Polity
www.polity.co.uk

Printed at: 31/07/2016  –  02:36:37


Description

Will tomorrow's wars be dominated by autonomous drones, land robots and warriors wired into a cybernetic network which can read their thoughts? Will war be fought with greater or lesser humanity? Will it be played out in cyberspace and further afield in Low Earth Orbit? Or will it be fought more intensely still in the sprawling cities of the developing world, the grim black holes of social exclusion on our increasingly unequal planet? Will the Great Powers reinvent conflict between themselves or is war destined to become much 'smaller' both in terms of its actors and the beliefs for which they will be willing to kill?

In this illuminating new book Christopher Coker takes us on an incredible journey into the future of warfare. Focusing on contemporary trends that are changing the nature and dynamics of armed conflict, he shows how conflict will continue to evolve in ways that are unlikely to render our century any less bloody than the last. With insights from philosophy, cutting-edge scientific research and popular culture, Future War is a compelling and thought-provoking meditation on the shape of war to come.

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Hardcover
Status
Available
Edition
First Edition
ISBN
9781509502318
ISBN10
1509502319
Publication Dates ROW:
Sep 2015
Publication Dates US:
Nov 2015
Publication Dates Aus & NZ:
Sep 2015


Format
224 x 148 mm
8.80 x 5.80 in
Pages
244 pages
E-book
Status
Available
Edition
First Edition
ISBN
9781509502356
ISBN10
1509502351
Publication Dates ROW:
Nov 2015
Publication Dates US:
Nov 2015
Publication Dates Aus & NZ:


Format
229 x 152 mm
9.02 x 5.98 in
Pages
244 pages
Wiley E-Text
Status
Available
Edition
First Edition
ISBN
9781509503308
ISBN10
1509503307
Publication Dates ROW:
Dec 2015
Publication Dates US:
Dec 2015
Publication Dates Aus & NZ:
Dec 2015


Format
229 x 152 mm
9.02 x 5.98 in
Pages
244 pages

* Exam copies only available to lecturers for whom the book may be suitable as a course text.
Please note: Sales representation and distribution for Polity titles is provided by John Wiley and Sons Ltd.

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Reviews

"Over the past decade, Christopher Coker has staked a strong claim to being one of the world's foremost thinkers on the cultural representation of future military conflict. His latest book, Future War is a stimulating interdisciplinary meditation on what may lie ahead in the way humanity conceives of armed conflict across a connected globe. Coker tells us that the problem we face is less one of long-term forecasting but rather the necessity to cultivate long-sightedness in a manner that helps us to shape the future of war before we have to experience it. Blending literature, moral philosophy, history, science and popular culture we embark upon an intellectual journey that embraces ideas from Clausewitz, Schopenhauer, Star Trek, and Ender's Game. Most students of future war are instrumentalists but Coker reminds us of the vital importance of an existential understanding of humanity's second oldest profession."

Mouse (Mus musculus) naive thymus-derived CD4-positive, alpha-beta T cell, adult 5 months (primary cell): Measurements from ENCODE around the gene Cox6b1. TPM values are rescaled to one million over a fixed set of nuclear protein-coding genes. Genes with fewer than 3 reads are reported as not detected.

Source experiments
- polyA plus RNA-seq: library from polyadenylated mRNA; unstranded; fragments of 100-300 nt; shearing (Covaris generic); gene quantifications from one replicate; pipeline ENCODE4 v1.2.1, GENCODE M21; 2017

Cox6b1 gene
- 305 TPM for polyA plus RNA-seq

Michael Evans, Australian Defence College 

"Christopher Coker's Future War is powerfully elegant and breathtakingly erudite, as much at home in history and the classics as in science fiction and futurism. It is intellectually challenging, always challenging, sketching a future of Big Data where war will no longer be the monopoly of the state. When Coker balances the factors driving war against those constraining it, he recognizes that its end is not yet in sight. Even so, there is a glimmer of optimism and hope in his analysis--the future, as points out, is not a destiny, but a choice."
Steven Metz, Strategic Studies Institute, Pennsylvania

"The big military powers have the luxury of dedicated experts on the future of warfare. Smaller powers have strategic defence reviews. Christopher Coker is one of Britain's major thinkers about humanity and warfare. His work is a crucial resource for anyone with the unenviable task of thinking practically about our collective defence, especially since in Future Wars he rescues the subject from technological fantasists."
Michael Burleigh, author of Small Wars, Faraway Places: Global Insurrection and the Making of the Modern World

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Table of Contents

Preface: Who owns the Future?

Chapter 1: Future-Gazing

Chapter 2: Future Past

Chapter 3: The Rise of the Machines

Chapter 4: The Moral Maze

Chapter 5: Killing Zone

Chapter 6: Beyond 2035

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Author Information

Christopher Coker is Professor of International Relations at the London School of Economics and Political Science.

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